34. What is Love by Haddaway
In 1993, the dance music scene in Europe was exploding. Nightclubs were filled every weekend across the continent, and tracks like Haddaway’s “What is Love” spearheaded the movement. This track reached the number one spot in thirteen countries and still sounds fresh to this day. Fans of EDM, trance, and house will benefit from using this song to test speakers’ sound when playing these music styles, thanks to its classic ’90s mix and instrumentation.
35. Beat It by Michael Jackson
Most people have heard Michael Jackson’s classic track, “Beat It,” but not many are aware that the song was almost entirely composed by Jackson using nothing but his voice. With almost no instrument-playing ability, the pop icon would often hum out melodies that were in his head, then lay down some beatbox-style percussion and basslines.
“Beat It” is an excellent song, as it includes everything from a powerful running bassline to Eddie Van Halen’s virtuosic solo midway through the track. “Beat it,” along with many other Michael Jackson hits, are great songs to test bass quality as well.
36. Le Freak by Chic
Led by guitar icon Nile Rogers, Chic has enjoyed a long and glittering career in the music industry. In the late 1970s, the group arguably released their finest work with the classic album C’est Chic. “Le Freak” instantly became a hit in disco halls and clubs around the USA, and it should be an ideal speaker-testing song for funk and soul fans.
37. Gimme Shelter by The Rolling Stones
|Album||Let it Bleed|
The Rolling Stones released the album Let it Bleed in 1969, and many consider it one of the decade’s finest selections of rock n’ roll songs. The opening track, “Gimme Shelter,” was among the band’s most ambitious compositions. It’s a stunning piece of music with meaningful lyrics and all of the trademark playing styles of The Rolling Stones. Produced by Jimmy Miller, the song features powerful backing vocals provided by singer Merry Clayton.
38. Let’s Stay Together by Al Green
|Album||Let’s Stay Together|
If you want to test how well a set of speakers can handle different dynamics and frequencies, this soulful track by Al Green will do the trick. With its minimalistic production, warm and immersive mix of instruments, and smooth vocal performance by Green, this song is a classic in the R&B genre.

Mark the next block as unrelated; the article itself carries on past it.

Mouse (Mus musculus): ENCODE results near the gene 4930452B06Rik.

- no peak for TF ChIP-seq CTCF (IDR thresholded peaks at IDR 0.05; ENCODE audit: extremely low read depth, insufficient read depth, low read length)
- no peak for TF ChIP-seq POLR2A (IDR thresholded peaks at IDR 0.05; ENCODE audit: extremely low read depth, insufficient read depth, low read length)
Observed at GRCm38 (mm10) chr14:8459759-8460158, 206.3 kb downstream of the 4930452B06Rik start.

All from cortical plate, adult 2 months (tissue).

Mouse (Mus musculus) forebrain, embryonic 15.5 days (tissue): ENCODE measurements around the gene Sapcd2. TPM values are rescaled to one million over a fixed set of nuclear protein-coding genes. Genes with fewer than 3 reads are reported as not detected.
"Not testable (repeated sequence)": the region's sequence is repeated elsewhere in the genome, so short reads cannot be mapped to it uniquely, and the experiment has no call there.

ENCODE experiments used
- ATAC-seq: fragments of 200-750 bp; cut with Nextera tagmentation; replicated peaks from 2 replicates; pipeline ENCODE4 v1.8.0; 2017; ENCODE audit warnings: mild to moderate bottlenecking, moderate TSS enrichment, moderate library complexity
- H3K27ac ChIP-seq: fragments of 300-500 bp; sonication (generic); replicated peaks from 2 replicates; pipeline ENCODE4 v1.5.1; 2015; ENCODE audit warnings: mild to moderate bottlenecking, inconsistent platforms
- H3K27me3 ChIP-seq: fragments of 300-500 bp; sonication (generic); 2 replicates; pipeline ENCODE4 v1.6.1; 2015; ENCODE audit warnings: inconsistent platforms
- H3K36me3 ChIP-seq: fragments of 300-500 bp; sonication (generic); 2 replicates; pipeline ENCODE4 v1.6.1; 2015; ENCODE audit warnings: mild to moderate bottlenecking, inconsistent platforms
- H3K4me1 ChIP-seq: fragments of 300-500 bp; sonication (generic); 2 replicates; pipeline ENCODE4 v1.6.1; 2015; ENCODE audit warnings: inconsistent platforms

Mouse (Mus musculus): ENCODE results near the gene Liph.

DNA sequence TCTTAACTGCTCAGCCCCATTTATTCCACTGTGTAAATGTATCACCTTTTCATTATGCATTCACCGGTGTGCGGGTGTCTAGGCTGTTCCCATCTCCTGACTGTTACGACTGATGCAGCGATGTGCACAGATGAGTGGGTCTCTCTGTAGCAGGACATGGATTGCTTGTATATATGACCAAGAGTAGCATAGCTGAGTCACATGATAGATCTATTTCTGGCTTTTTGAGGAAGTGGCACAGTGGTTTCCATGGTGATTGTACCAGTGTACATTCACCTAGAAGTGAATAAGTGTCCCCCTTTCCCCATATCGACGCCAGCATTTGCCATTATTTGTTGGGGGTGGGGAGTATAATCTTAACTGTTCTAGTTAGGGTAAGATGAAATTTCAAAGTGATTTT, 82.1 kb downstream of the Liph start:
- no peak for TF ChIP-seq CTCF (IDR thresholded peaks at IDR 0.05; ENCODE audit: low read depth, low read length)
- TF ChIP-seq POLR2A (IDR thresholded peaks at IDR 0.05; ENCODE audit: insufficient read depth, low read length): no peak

39. You’ve Got a Friend in Me by Randy Newman
Testing speakers is not always about pushing them to their volume limits or blasting out bass-heavy songs. Sometimes, a more relaxed approach can help you learn more about a speaker’s sensitivity and tonal aspects. Randy Newman’s “You’ve Got a Friend in Me,” which was written especially for the 1995 Pixar movie, Toy Story, will allow you to monitor the less obvious qualities of a speaker.
40. Love Will Tear Us Apart by Joy Division
|Genre||Alternative Rock, Indie Rock|
British rock band Joy Division pioneered the nu-wave and indie scene that developed in the 1980s and 90s. The group’s most famous hit, “Love Will Tear Us Apart,” is a haunting, poetic composition that perfectly captures the warm, rough sound of the band. It’s not always ideal for testing speakers with overly produced music with a lot of clarity, so this song will allow you to see how speakers respond to a lo-fi sound.
41. O-o-h Child by The Five Stairsteps
|Album||Step by Step by Step|
Famously featured in the 1991 movie Boyz n the Hood, The Five Stairsteps’ track “O-o-h Child” is a snapshot of the Chicago soul scene in the early 1970s. The punchy drum sound, coupled with a syncopated bass line, provides a crisp rhythm section, and the fluid keyboard playing merges wonderfully with the group vocals. For R&B and soul fans, this track is ideal for testing speakers.
42. Freaking Out the Neighborhood by Mac Demarco
Canadian musician Mac Demarco quickly rose from local to international fame in 2012 with the release of his album 2. The album featured a gorgeous mixture of modulated guitar riffs, crisp drum sounds, and melodic basslines, as is perfectly demonstrated with the single “Freaking Out the Neighborhood.”
Mac Demarco’s music often sounds deceptively simple, but tracks like this one make expert use of space within the mix and therefore allow you to hear every instrument and sound in your speakers with equal clarity.
43. I Get Around by The Beach Boys
|Album||All Summer Long|
The complex vocal harmonies that The Beach Boys are famous for are an integral part of 1964 single, “I Get Around.” Recorded in a Western studio in Hollywood, the song was produced by band leader Brian Wilson. It’s a snapshot of the vintage recording methods that were used in the 1960s, with jangly guitars played through tube amplifiers and overdubbed vocals blended into the mix.